So, who knows what CRM stands for? I’ll let you off the hook… A CRM is a Customer Relationship Manager. A bit of a mouthful and you can see why these are referred to as CRM’s!
A CRM is essentially a glorified database that can be used to track your customers and your potential customers with a whole raft of additional data thrown into the mix.
So why do you need to use one? There are two main reasons:
Well, if you’ve got more than a handful of clients it can start to get difficult to keep track of who is who, what their requirements are, your meetings, notes and more. Businesses are having to become increasingly customer centric in order to thrive. Good customer service is a must and this is where the power of a CRM really comes to the fore. Imagine entering a customer’s name, email address, phone number and more into a CRM. It’s a good start to have this type of information at your fingertips. Now think about how useful it would be to start to record your interactions with this customer – a good CRM allows you to quickly and easily make notes, add details of a phone conversation, see the last email you sent them and monitor ongoing business dealings plus more besides. Information is power and having a great record of this type of information allows you to confidently deal with customer queries going forward making your business look great in the process.
A CRM is especially important when you have more than one member of staff dealing with customers. If one staff member takes a phone call from a customer they’re able to log details of this call – vital if the customer calls back with regards to the same issue and another member of staff takes the call. All they need to do is log into the CRM and quickly search for the customer’s records before being able to see exactly what has been done with regards to their query previously. Again your business comes out looking good!
A more traditional use of a CRM is to handle potential leads for your business. We’ll be talking about a business sales pipeline in another article but for now let’s focus on using a CRM as a sales tool.
In much the same way that it’s clearly great practice to keep good track of your customer’s details, it equally makes good sense to keep track of future potential customers – your leads and prospects.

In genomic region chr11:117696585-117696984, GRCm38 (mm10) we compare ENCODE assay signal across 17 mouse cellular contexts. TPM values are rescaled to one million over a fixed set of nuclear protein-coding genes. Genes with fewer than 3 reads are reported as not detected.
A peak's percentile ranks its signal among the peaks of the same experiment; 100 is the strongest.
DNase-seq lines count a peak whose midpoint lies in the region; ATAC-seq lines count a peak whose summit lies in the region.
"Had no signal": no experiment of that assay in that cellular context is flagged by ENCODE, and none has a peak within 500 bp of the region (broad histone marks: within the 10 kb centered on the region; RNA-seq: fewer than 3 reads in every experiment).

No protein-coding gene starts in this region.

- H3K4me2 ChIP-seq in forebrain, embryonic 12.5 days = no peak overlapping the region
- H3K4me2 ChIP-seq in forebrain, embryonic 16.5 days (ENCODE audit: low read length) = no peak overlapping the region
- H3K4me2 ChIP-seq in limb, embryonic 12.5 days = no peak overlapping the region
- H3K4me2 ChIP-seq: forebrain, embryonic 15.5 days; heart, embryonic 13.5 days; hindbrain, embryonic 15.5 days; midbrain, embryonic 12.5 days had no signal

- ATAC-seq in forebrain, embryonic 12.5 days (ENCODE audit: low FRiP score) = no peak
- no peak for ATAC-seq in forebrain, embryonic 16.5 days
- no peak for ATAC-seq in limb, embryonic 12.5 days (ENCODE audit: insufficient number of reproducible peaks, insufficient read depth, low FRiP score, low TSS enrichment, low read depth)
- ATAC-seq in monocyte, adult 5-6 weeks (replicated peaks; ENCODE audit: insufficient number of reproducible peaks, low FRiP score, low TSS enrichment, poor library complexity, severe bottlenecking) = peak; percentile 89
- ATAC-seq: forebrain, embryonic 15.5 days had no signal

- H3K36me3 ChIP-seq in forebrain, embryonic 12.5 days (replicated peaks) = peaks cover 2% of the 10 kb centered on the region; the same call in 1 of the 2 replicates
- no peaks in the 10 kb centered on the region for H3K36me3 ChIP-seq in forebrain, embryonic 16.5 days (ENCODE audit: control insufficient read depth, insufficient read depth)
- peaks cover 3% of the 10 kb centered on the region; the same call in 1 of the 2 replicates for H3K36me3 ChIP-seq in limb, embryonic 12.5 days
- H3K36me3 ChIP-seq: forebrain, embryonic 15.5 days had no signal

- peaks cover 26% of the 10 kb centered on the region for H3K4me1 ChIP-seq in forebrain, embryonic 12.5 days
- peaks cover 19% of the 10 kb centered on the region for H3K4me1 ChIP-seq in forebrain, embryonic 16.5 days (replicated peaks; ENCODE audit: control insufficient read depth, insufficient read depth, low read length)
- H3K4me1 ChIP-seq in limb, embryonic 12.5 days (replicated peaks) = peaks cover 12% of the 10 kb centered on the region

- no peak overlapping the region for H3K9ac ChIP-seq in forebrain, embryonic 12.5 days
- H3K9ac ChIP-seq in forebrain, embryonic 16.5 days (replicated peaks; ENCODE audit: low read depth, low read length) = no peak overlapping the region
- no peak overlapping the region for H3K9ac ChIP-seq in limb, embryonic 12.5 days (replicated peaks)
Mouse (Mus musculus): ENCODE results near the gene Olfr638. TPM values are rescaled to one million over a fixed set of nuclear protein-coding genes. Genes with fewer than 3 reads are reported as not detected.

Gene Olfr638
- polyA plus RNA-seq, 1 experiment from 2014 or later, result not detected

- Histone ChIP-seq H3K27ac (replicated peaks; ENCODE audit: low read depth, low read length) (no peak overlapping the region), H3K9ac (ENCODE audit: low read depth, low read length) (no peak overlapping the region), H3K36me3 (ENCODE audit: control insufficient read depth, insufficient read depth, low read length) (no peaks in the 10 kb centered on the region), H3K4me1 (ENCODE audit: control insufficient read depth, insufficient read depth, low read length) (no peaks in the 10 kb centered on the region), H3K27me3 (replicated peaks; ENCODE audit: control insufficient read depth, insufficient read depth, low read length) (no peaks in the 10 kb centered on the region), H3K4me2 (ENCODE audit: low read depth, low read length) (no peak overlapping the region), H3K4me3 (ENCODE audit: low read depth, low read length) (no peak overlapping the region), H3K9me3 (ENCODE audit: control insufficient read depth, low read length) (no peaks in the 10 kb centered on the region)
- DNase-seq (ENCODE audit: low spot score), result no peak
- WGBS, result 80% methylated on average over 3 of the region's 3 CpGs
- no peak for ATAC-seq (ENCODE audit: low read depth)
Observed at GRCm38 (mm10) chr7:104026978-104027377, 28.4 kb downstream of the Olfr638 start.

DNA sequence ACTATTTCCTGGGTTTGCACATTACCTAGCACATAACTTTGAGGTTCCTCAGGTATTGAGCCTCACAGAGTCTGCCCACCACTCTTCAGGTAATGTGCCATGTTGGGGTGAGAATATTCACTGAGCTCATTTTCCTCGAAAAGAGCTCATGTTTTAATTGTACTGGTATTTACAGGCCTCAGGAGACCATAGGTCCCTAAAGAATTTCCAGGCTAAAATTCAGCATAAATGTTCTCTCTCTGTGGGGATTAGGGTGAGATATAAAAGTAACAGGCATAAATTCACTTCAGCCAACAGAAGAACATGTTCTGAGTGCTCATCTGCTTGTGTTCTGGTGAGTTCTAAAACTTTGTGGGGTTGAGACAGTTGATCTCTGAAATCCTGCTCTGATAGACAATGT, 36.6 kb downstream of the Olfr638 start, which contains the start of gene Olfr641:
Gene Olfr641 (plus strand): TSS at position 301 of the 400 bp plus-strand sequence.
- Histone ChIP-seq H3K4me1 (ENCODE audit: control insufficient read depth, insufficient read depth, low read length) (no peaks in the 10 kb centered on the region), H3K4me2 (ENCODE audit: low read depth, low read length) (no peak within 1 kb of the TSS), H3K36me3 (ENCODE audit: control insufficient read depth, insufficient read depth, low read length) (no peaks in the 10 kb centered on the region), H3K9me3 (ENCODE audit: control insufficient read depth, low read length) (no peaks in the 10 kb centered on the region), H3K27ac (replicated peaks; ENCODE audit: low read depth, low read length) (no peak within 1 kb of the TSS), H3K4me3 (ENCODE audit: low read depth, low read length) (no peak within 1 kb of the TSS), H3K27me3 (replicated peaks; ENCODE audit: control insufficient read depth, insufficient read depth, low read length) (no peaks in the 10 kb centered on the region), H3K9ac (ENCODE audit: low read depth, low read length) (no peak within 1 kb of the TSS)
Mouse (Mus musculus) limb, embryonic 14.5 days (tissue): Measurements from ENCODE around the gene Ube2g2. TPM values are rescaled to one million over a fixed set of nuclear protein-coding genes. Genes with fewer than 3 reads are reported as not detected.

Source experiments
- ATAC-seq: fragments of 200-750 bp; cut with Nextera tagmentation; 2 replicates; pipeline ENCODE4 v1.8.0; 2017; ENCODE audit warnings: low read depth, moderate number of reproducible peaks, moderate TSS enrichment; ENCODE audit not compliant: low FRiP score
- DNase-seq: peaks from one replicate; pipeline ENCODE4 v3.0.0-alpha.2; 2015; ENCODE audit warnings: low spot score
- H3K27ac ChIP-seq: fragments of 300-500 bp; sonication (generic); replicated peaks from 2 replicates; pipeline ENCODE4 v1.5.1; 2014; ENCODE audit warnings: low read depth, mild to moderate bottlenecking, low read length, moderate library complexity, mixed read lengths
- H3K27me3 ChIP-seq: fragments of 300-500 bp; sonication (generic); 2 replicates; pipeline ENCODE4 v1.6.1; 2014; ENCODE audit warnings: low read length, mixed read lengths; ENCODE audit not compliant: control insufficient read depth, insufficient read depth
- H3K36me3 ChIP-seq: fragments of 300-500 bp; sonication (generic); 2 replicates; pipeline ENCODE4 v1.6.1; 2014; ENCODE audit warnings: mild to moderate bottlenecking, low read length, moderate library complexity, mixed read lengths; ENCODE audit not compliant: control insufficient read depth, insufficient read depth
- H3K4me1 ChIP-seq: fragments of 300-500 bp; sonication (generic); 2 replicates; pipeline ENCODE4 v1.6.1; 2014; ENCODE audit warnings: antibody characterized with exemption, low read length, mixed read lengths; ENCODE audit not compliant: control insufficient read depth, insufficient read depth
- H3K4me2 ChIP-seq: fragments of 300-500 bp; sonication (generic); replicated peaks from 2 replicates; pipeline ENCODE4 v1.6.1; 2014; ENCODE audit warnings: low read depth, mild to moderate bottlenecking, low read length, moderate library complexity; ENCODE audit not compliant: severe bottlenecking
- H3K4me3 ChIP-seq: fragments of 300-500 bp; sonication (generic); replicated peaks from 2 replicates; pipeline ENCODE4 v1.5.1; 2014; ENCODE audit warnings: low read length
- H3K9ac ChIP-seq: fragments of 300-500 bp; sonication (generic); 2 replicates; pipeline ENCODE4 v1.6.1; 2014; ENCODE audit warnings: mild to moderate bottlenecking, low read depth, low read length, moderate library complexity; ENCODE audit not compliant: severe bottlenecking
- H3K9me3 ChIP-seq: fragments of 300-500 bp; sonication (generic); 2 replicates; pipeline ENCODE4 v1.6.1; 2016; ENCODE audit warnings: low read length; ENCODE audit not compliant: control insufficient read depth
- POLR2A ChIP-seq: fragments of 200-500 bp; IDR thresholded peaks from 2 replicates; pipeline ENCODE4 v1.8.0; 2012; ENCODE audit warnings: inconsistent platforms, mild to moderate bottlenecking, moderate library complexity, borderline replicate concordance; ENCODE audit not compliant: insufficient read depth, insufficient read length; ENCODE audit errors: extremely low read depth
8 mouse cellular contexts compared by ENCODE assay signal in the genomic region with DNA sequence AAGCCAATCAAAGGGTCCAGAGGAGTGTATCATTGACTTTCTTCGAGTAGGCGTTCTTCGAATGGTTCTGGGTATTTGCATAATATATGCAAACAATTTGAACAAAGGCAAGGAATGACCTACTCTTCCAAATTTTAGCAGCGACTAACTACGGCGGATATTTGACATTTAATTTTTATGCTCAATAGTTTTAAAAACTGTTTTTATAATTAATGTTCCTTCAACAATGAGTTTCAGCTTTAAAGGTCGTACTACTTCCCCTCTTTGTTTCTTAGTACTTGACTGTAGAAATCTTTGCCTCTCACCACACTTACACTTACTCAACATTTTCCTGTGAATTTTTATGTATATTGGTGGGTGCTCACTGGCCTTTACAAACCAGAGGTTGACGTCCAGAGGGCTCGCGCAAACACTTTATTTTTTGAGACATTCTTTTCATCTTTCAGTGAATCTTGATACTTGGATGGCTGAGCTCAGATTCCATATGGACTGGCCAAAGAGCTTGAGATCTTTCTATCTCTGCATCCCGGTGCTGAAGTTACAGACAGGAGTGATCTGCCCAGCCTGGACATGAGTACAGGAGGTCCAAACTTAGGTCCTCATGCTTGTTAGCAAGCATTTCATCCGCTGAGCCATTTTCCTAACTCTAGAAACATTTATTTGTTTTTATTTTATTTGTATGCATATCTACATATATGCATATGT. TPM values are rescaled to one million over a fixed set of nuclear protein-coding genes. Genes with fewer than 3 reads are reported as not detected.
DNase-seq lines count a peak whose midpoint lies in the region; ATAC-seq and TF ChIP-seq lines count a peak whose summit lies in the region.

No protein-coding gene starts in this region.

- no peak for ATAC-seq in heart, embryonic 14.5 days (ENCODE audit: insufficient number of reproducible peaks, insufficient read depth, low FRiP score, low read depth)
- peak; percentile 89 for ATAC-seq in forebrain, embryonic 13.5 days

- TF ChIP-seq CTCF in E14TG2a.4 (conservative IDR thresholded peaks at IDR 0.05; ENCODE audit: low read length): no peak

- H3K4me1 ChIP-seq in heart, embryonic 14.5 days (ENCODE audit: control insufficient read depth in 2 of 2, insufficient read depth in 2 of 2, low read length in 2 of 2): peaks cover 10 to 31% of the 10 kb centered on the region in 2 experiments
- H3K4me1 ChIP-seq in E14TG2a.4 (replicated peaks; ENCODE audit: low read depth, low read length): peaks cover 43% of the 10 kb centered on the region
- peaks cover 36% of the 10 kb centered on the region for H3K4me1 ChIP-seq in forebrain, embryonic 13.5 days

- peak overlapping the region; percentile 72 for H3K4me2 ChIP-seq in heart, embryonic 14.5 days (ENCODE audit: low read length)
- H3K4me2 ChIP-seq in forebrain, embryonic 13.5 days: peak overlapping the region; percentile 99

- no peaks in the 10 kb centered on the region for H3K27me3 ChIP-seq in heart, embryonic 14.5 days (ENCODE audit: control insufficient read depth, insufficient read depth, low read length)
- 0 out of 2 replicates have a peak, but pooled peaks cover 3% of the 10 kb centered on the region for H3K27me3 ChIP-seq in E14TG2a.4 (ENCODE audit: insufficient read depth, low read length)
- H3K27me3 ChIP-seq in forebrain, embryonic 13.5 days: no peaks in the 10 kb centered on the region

My religiously entering details of people who enquire about your services/products and leads that your sales team generates with outbound marketing you are able to track your sales progress. Very few customers will purchase a product or service at the first time of contact – my monitoring your businesses interaction with these customers you’re able to move towards a sale by proactively following up leads. A CRM allows you to do this much more easily than an Excel spreadsheet ever could!
The first CRM that will probably pop up on your screen if you search for one is Salesforce. Although this is clearly recognised as the industry standard it is VERY expensive at approx. £45/month per user for a base package with an annual commitment required.
For most small businesses this is too much money especially if you’re just starting out on your CRM journey. Fortunately there are several cheaper alternatives. We’ve tried a lot of them at Site Diesel and our favourite is Zoho CRM (www.zoho.com/crm) – they offer a good quality free version to get you started and paid versions start at $12/month. One of the reasons we like Zoho CRM is that it is feature rich and heavily customisable.
Another CRM which is worth a look is Insightly (www.insightly.com ). This also offer a great free version and may appeal to businesses that want a slightly simpler interface and just the basic CRM functions.
Whatever you end up using the key to getting the most out of a CRM is to USE IT! Most businesses that start with a CRM give up – a CRM needs to be used properly before you’ll start to reap the rewards but we think you’ll find it’s well worth the effort!